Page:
In a city filled with landmarks, one of D.C.’s most recognizable will finally be commemorated on Oct. 30. At long last, the city will recognize The Exorcist steps—the steep Georgetown staircase that Father Demien Karras plunged to his death down in director William Friedkin’s classic 1973 horror film—as a significant location in D.C.
And the commemoration won’t just be a quick and quiet affair: Friedkin, along with Exorcist scribe William Peter Blatty will join Ward 2 Councilmember Jack Evans and other city representatives for an official commemoration ceremony at the site of the stone steps, situated at the corner of Prospect and 36th streets NW. Afterward, there’s going to be a special invite-only screening of the film—with Friedkin in attendance—at the AMC Loews Georgetown theater.
This year marks the 42nd anniversary of the classic film, which raises the question: What the hell took so long for those steps to become an official D.C. landmark?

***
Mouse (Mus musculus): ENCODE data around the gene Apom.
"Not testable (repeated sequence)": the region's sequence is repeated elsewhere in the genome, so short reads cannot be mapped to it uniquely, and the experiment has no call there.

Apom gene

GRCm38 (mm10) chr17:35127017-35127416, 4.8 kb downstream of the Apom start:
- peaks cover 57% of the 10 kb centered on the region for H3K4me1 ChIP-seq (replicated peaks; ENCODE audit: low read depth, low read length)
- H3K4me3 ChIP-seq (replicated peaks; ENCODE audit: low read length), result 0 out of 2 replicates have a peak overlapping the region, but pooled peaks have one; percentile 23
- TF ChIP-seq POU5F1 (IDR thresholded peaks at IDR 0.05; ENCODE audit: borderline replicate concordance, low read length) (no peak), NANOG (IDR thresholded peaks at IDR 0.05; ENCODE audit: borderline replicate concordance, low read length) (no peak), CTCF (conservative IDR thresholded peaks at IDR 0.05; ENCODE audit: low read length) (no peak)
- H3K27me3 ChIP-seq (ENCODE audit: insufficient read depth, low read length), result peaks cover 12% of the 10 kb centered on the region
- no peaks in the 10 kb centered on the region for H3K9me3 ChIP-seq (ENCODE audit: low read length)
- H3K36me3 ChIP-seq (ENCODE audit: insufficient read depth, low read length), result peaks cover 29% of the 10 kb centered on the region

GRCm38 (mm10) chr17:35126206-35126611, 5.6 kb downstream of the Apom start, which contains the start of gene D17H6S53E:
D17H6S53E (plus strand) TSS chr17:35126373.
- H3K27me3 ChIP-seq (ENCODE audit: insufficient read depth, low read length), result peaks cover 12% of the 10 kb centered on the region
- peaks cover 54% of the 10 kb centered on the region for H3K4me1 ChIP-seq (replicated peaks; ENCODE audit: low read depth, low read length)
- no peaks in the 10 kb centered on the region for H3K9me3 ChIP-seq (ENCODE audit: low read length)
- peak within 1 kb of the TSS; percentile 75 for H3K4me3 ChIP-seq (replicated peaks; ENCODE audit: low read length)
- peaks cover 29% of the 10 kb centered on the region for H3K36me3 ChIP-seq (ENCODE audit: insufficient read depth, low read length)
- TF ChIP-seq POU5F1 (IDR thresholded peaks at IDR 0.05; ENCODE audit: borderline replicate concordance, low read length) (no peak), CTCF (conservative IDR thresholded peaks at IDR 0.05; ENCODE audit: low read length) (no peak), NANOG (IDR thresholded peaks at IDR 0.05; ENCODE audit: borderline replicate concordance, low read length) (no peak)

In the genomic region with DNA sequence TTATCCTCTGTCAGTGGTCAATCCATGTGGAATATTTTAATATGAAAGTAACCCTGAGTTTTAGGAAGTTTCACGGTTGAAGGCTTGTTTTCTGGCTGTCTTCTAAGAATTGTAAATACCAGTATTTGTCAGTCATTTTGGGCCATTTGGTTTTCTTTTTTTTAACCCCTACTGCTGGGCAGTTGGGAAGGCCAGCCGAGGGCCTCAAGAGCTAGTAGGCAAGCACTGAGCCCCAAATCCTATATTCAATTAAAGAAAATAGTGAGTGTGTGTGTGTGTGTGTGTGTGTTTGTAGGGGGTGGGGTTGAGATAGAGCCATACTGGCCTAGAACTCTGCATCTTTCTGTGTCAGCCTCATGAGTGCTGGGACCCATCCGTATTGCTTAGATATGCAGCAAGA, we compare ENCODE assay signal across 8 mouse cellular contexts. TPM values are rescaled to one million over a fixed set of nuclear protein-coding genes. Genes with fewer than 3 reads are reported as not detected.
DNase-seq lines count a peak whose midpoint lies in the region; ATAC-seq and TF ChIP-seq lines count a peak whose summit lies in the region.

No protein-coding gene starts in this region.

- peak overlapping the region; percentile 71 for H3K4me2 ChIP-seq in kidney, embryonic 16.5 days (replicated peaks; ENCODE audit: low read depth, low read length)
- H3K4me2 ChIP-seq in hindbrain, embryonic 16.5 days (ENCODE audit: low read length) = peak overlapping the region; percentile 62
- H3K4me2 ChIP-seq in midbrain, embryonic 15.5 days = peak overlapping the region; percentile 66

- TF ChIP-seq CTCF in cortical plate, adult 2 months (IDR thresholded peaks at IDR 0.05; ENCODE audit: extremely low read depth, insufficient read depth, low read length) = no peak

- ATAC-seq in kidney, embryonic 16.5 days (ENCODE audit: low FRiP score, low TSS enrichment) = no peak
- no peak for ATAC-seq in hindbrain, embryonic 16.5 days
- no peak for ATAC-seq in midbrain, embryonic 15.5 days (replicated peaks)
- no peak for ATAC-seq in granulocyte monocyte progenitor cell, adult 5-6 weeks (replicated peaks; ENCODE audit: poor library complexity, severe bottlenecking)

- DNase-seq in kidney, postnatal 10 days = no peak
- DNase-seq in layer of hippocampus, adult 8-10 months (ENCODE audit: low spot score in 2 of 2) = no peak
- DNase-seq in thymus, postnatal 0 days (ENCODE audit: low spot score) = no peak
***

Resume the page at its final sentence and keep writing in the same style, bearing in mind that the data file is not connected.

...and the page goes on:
At least, that’s the question Andrew Huff, a self-described “fan and student of horror,” wondered long enough to finally do something about it.”It’d be really cool if the city recognized this space for what it is,” he tells Arts Desk.
Huff said he had the initial idea in June to try and get the steps commemorated. “Meeting with Dupont Festival and the Office of Motion Picture and Television Development followed and got things moving,” he says. The OMPTD loved the idea and kicked in $1,000 to fund the project. The Georgetown Business Improvement District got in on the plan and things started rolling. In all, Huff says he’s raised $7,000 from donations toward the commemoration, which will mostly pay for the plaque, the production company providing the stage and lighting for the ceremony, security provided the Metropolitan Police Department, and promotions.
So far, more than 700 people have RSVP’d to the commemoration on Facebook, which has Huff a little worried. “It might be kind of a mess,” he says, “but we’ve got MPD coming, and we’ve got insurance.” An invitation was extended to Mayor Muriel Bowser, but he hasn’t heard from her administration if she’d be there or not (Update, 12:34 p.m.: Bowser’s office confirms she’ll be there). Huff says he’s just excited one of D.C.’s most off-kilter landmarks is finally getting the recognition it deserves.
“[The steps] are kind of my Lincoln Memorial” he says. “When I have friends and family visit D.C., I don’t take them to memorials, I take them to the Exorcist steps.”
The commemoration will take place on Friday, Oct. 30 at 6 p.m. at the bottom of the steps, 3607 M St. NW. Friedkin will meet with fans from 4-6 p.m.